Although research on the determinants of academic expectations is relatively scant, several previous studies have determined some important potentially modifiable antecedents of academic expectations or aspirations. Parental attitudes towards education may be of particular importance for adolescents’ development of academic expectations. In fact, parental expectations for their children appear to be one of the most consistent predictors of adolescents’ own academic expectations [7–9]. Parental involvement in their children’s education, however, is less clearly understood. While this has been described as one of the most important predictors of academic expectations , others have reported null findings [11, 12].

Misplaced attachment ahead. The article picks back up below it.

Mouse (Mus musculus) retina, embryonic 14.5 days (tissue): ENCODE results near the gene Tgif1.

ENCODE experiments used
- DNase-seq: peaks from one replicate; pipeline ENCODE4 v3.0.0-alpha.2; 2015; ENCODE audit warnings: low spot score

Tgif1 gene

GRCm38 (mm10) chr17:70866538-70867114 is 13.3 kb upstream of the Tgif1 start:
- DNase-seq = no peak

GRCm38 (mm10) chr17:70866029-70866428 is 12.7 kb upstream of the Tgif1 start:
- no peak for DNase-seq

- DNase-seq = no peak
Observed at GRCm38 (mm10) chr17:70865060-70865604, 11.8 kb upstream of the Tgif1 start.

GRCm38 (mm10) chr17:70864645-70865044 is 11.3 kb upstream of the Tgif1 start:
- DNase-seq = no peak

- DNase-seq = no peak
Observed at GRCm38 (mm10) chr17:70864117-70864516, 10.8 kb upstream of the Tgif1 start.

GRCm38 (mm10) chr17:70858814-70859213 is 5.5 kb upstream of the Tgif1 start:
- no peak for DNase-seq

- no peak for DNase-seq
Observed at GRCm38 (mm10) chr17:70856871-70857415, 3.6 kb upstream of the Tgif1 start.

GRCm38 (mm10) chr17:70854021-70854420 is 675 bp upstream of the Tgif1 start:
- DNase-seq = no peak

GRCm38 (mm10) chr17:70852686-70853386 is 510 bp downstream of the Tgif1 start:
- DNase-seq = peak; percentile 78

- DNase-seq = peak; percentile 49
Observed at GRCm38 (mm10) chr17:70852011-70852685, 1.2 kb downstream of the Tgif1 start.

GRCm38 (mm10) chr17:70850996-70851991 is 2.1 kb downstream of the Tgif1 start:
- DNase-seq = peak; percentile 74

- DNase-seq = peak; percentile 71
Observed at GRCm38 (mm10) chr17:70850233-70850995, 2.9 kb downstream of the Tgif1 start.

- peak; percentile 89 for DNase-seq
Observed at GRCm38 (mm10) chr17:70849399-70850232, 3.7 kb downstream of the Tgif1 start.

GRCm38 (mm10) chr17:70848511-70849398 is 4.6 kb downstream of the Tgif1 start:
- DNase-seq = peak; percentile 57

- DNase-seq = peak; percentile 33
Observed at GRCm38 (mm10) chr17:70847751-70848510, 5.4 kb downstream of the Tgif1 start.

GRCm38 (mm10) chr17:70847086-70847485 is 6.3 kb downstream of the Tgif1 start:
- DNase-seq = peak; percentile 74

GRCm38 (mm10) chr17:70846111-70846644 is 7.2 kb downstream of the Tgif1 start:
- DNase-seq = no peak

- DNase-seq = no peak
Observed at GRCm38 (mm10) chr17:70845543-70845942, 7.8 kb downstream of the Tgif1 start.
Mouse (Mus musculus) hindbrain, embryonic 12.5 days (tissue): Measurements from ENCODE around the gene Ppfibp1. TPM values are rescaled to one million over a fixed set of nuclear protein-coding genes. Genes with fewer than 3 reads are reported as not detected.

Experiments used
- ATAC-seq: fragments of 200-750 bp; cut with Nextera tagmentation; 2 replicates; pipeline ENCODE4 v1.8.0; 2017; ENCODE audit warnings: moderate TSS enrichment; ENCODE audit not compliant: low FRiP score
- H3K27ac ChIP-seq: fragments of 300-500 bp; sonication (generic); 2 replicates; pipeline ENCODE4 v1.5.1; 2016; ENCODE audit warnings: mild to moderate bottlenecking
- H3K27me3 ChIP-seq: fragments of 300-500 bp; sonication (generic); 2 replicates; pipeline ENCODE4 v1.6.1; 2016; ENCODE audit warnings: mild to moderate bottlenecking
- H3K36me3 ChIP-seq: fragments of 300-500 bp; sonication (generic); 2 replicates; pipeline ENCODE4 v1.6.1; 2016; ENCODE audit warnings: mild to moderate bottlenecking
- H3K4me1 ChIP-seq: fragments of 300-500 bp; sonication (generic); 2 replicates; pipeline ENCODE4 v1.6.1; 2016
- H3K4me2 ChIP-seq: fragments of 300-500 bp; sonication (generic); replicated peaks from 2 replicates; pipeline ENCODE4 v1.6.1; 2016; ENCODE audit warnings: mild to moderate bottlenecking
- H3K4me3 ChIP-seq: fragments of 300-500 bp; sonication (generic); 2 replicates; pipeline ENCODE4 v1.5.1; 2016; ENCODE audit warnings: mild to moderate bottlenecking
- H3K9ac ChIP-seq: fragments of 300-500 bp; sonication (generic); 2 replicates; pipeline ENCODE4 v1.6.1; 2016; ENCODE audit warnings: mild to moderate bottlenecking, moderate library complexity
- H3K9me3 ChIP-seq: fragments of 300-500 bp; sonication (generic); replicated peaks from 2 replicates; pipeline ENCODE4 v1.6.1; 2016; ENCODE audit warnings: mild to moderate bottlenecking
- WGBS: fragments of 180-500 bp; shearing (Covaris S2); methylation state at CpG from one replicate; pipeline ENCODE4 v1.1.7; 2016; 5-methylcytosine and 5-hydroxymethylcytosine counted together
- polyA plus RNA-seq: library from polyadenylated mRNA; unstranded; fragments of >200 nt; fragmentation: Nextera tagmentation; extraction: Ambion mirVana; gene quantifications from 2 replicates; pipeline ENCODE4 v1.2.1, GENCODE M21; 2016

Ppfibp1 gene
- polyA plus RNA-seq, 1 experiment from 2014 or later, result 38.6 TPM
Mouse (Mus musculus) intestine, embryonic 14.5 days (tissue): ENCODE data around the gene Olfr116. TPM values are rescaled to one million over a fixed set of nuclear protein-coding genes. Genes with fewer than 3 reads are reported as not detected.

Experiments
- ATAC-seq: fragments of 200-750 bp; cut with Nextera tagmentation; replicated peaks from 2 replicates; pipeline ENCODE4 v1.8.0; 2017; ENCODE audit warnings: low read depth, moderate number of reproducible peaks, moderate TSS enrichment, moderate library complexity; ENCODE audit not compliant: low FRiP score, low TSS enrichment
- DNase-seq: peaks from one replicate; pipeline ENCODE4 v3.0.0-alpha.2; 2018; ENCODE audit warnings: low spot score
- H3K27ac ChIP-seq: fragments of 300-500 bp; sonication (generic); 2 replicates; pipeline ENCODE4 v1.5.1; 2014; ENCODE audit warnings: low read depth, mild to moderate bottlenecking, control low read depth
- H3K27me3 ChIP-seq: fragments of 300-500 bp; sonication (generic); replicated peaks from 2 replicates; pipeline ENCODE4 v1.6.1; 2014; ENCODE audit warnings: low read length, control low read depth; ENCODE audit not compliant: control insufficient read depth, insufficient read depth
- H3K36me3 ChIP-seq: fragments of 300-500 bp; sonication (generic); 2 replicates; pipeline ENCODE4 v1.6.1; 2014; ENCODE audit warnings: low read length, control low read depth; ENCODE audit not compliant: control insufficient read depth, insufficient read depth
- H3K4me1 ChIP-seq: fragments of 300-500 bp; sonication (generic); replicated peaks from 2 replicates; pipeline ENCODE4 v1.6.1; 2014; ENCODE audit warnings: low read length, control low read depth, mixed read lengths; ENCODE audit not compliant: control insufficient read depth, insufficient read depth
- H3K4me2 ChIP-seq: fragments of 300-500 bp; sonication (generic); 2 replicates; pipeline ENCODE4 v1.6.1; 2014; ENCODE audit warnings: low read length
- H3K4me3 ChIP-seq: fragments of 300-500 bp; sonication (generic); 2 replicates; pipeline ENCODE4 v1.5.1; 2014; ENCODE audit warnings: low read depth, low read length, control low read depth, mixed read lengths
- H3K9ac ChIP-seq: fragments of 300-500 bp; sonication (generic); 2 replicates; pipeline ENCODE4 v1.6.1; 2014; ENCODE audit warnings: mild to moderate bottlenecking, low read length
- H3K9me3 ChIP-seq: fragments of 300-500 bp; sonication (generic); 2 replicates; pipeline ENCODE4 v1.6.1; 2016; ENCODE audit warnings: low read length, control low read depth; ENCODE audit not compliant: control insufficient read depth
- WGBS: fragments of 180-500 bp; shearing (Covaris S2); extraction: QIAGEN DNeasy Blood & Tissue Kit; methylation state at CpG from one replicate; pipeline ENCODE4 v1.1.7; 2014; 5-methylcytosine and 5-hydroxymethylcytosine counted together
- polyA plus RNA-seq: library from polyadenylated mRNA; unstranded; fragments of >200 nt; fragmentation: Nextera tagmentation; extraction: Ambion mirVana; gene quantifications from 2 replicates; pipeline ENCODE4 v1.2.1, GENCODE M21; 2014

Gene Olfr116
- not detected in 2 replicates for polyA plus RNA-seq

According to the Expectancy-Value theory, academic motivation and achievement are predicted by the combination of ability self-concept and the subjective value put on certain tasks . Previous academic achievement is likely to inform ability self-concept, and academic engagement may be an important aspect in the valuing of education and schoolwork. Previous studies have found intrinsic motivation towards schoolwork  and own academic ability or achievement to be important contributors to adolescent academic expectations [7, 8]. Some studies, however, cast doubt on the extent to which adolescents actually adjust their academic expectations according to their own ability or achievement [14, 15]. Mental health may also be an important aspect in relation to the development of academic expectations and goals and has previously been found to predict academic expectations .